Compressor amperage High
Evaporating pressure 2.2 psig (minus 9°F)
Condensing pressure 104 psig (90°F)
Condenser split 15°
Condenser subcooling
Evaporator superheat zero
Compressor superheat

If the technician does not perform a system checklist and run the system through its modes after changing the compressor, the new compressor is sure to fail for the same reasons. Compressor manufacturers often ask technicians to examine malfunctioning compressors to help determine the cause of failure. Opening a semi-hermetic compressor and examining its internal parts does not void the warranty as long as all of the parts are returned with the old compressor.

Technicians should make a list of the causes that could be blamed for the compressor failure and eliminate them one by one once the system is up and running. As mentioned before, an open defrost heater could be the cause. If the system is not put through the defrost mode or systematically checked with an ohmmeter and voltmeter, the real problem of an open defrost heater will never be found, and the replacement compressor will soon fail. It is suggested that causes and symptoms be listed, and system checklists be made when systematically troubleshooting systems.

Below is a system check for an R-134a refrigeration system incorporating a thermostatic expansion valve (TXV) metering device with a receiver that is suffering from a severely frosted evaporator coil:

Based on this system check, the following analysis can be made:

Low discharge temperature: Since the superheats are extremely low and the evaporator and compressor could be flooding, the compression stroke could contain liquid entrained with vapor (wet compression). The heat of compression will hopefully vaporize any liquid. This vaporization process needs heat and will get it from the heat of compression, which will take heat away from the cylinder and leave a colder discharge temperature. Discharge temperatures could even be cooler than the condensing temperature. This would be a sure sign of liquid being vaporized by the compression stroke. In other words, wet compression is taking place. If wet compression is severe enough, it could result in head bolts being stripped and discharge valves being ruined from hydraulic pressures. These pressures build up from trying to compress liquid refrigerant.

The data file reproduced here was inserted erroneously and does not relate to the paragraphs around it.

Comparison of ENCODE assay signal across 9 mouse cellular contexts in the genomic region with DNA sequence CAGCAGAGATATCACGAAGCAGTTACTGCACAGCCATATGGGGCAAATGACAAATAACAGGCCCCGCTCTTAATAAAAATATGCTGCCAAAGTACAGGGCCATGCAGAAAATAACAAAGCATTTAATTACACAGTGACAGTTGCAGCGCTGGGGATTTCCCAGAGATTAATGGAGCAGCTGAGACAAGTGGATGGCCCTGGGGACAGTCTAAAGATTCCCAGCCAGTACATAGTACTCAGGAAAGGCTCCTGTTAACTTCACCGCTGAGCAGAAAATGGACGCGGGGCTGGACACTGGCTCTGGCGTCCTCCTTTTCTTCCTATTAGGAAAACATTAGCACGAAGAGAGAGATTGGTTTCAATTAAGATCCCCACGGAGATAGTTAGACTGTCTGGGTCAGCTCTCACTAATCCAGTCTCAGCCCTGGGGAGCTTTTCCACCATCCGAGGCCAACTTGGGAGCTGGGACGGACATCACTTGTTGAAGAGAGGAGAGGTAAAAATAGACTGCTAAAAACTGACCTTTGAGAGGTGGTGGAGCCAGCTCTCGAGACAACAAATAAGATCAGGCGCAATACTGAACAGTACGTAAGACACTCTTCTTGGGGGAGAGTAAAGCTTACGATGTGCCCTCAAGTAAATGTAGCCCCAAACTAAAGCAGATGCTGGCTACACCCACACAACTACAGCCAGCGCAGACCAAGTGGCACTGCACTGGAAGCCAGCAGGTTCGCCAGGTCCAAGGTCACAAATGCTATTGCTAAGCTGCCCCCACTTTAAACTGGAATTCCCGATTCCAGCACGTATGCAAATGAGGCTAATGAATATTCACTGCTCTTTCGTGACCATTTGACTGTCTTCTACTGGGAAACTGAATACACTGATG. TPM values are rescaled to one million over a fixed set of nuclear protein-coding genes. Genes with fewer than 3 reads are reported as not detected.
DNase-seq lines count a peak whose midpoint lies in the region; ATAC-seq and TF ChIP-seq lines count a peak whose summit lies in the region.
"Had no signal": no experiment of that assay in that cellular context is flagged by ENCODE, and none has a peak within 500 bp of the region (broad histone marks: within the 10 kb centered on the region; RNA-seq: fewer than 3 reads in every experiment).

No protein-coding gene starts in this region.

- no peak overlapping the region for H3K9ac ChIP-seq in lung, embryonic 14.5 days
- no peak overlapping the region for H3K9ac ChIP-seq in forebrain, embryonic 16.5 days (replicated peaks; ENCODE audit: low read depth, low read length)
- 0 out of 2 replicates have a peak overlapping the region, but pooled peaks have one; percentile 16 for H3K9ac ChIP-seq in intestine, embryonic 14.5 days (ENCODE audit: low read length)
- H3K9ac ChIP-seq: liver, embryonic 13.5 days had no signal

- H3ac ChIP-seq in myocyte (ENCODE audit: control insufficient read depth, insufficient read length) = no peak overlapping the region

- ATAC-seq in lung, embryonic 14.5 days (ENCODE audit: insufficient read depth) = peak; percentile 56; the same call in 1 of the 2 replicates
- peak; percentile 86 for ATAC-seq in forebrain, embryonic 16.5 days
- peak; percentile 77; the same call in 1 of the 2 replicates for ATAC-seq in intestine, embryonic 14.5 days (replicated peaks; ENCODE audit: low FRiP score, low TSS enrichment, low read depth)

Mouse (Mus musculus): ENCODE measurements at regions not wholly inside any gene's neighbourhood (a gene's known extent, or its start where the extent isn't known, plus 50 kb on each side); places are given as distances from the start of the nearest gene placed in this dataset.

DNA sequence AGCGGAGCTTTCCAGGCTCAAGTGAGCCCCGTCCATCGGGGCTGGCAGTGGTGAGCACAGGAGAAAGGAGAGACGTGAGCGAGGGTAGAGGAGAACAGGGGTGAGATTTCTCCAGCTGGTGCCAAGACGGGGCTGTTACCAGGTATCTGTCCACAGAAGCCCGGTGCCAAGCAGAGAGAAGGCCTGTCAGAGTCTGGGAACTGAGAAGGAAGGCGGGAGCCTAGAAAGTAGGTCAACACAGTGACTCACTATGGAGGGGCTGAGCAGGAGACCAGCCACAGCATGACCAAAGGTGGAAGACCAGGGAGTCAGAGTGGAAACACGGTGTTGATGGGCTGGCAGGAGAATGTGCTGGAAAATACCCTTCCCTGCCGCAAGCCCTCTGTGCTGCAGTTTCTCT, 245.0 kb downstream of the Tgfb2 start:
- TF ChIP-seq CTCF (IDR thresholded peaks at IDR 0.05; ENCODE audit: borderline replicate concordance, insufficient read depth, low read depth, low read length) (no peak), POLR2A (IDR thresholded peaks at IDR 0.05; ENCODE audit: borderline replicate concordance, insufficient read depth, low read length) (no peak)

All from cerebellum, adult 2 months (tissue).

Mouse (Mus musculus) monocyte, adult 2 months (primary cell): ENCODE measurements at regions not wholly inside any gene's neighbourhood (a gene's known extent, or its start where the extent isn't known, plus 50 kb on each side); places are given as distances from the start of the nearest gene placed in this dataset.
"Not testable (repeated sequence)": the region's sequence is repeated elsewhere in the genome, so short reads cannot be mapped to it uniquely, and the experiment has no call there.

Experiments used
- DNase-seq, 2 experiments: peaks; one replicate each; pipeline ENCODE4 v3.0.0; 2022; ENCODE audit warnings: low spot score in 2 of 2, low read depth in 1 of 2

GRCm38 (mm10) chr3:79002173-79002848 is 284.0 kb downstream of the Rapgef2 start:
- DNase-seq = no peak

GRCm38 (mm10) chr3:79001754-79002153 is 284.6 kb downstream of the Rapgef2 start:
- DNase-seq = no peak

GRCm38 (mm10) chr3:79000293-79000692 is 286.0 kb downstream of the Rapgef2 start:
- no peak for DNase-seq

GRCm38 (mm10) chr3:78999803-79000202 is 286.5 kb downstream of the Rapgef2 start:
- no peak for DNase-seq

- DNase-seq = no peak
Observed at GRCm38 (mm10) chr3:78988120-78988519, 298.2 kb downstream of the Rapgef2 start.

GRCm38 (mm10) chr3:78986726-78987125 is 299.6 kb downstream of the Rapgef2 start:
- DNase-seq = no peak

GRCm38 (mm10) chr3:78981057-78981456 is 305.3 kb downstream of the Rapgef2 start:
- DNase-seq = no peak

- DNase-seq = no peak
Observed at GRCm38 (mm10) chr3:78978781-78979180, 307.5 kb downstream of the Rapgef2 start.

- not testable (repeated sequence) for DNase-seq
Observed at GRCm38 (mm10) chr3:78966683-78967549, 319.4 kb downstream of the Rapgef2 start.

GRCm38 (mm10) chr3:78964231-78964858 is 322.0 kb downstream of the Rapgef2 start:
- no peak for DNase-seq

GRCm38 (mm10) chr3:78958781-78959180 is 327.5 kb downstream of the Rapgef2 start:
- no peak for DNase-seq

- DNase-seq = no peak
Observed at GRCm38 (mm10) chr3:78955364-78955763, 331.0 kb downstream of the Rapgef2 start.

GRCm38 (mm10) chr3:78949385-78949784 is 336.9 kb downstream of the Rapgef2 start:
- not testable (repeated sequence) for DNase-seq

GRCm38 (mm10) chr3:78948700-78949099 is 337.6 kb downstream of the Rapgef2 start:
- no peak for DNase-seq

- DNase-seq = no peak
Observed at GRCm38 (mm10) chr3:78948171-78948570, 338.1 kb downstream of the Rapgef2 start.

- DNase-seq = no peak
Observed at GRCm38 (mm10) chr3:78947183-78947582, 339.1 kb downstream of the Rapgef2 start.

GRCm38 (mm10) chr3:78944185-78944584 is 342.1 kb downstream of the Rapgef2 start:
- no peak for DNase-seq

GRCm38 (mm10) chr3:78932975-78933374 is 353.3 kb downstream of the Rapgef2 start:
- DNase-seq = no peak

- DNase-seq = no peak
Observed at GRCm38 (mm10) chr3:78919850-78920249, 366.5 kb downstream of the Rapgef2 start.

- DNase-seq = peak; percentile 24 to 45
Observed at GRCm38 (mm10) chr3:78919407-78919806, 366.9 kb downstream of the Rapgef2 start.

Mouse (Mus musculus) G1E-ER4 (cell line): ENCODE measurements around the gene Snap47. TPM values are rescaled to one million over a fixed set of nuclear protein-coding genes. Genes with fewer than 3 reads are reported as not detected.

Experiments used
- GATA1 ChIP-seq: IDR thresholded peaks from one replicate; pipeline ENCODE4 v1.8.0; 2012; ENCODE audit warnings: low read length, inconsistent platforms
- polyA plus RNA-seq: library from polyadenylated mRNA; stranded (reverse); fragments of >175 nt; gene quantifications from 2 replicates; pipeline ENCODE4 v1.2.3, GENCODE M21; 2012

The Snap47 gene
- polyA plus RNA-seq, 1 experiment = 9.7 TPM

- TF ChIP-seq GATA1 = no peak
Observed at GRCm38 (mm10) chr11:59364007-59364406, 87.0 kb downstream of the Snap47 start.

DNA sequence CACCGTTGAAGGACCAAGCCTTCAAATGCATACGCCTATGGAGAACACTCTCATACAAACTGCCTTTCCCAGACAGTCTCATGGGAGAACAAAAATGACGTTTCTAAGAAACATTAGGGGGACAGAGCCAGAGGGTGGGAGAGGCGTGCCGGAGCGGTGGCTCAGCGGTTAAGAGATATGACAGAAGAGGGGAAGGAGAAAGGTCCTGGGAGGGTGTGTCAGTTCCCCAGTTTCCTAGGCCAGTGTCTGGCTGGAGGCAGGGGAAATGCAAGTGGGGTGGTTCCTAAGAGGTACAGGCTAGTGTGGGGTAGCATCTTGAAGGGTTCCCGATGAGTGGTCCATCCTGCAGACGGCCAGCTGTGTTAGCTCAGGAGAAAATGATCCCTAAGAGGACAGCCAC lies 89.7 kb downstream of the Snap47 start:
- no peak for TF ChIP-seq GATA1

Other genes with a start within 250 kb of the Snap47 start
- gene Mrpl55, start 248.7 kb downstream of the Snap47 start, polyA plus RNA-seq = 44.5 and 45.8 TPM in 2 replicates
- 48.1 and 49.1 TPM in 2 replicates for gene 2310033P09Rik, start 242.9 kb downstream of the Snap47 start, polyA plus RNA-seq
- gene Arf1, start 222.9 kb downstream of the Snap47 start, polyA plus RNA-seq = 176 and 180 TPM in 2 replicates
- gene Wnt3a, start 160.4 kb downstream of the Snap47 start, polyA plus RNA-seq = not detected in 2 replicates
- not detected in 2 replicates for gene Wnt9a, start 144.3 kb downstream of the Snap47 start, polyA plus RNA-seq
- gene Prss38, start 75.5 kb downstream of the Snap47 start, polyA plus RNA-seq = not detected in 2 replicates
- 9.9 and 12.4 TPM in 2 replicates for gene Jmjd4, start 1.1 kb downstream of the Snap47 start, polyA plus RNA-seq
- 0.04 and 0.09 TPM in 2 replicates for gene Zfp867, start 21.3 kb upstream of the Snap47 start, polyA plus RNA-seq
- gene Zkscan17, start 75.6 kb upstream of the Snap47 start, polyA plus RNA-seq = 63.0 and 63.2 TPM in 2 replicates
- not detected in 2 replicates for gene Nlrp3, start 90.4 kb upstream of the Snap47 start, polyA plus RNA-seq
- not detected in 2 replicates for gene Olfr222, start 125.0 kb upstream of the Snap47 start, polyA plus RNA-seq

Low condensing (head) pressures: The restricted airflow over the evaporator coil will cause the refrigerant in the evaporator to not see a heat load, thus not be completely vaporized. With no heat load to be rejected in the condenser, the condensing pressure and temperature do not have to elevate to reject heat to the ambient. Low condensing pressures are the result.

Low condenser splits: With condensing pressures and temperatures low, the condensing split will be low. The condenser does not have to elevate its temperature to reject the small heat load.

Low evaporator (suction) pressures: Because the evaporator coil is experiencing a reduced heat load, the refrigerant vaporization rate will be reduced. This will give lower vapor pressures in the low side of the system.

Low superheats: Because the heat load on the evaporator coil is reduced, not much refrigerant will be vaporizing. The 100 percent saturated vapor point in the evaporator will crawl down past the end of the evaporator, and the TXV usually loses control. Compressors can slug and/or flood in these situations.

Cold compressor crankcase: Since the compressor (total) superheat is low, sometime during the on-cycle, the compressor will flood or slug. There will be liquid refrigerant in the compressor’s crankcase boiling off, which will flash the oil and cause compressor damage. It is the boiling of refrigerant in the crankcase that will make the crankcase cold to the touch. The crankcase may even sweat or frost if conditions are right.

High amp draw: Since droplets of liquid refrigerant will be entrained with the suction vapors, the density of the refrigerant coming from the suction line will be high. Some refrigerant will even be in the liquid form. This will require more work from the compressor, and the amp draw may be a bit high depending on the severity of the flooding or slugging.

Based on this system check, the equipment is experiencing reduced airflow, which will result in reduced heat loading over the evaporator coil and thus, frost accumulation.

Publication date: 6/4/2018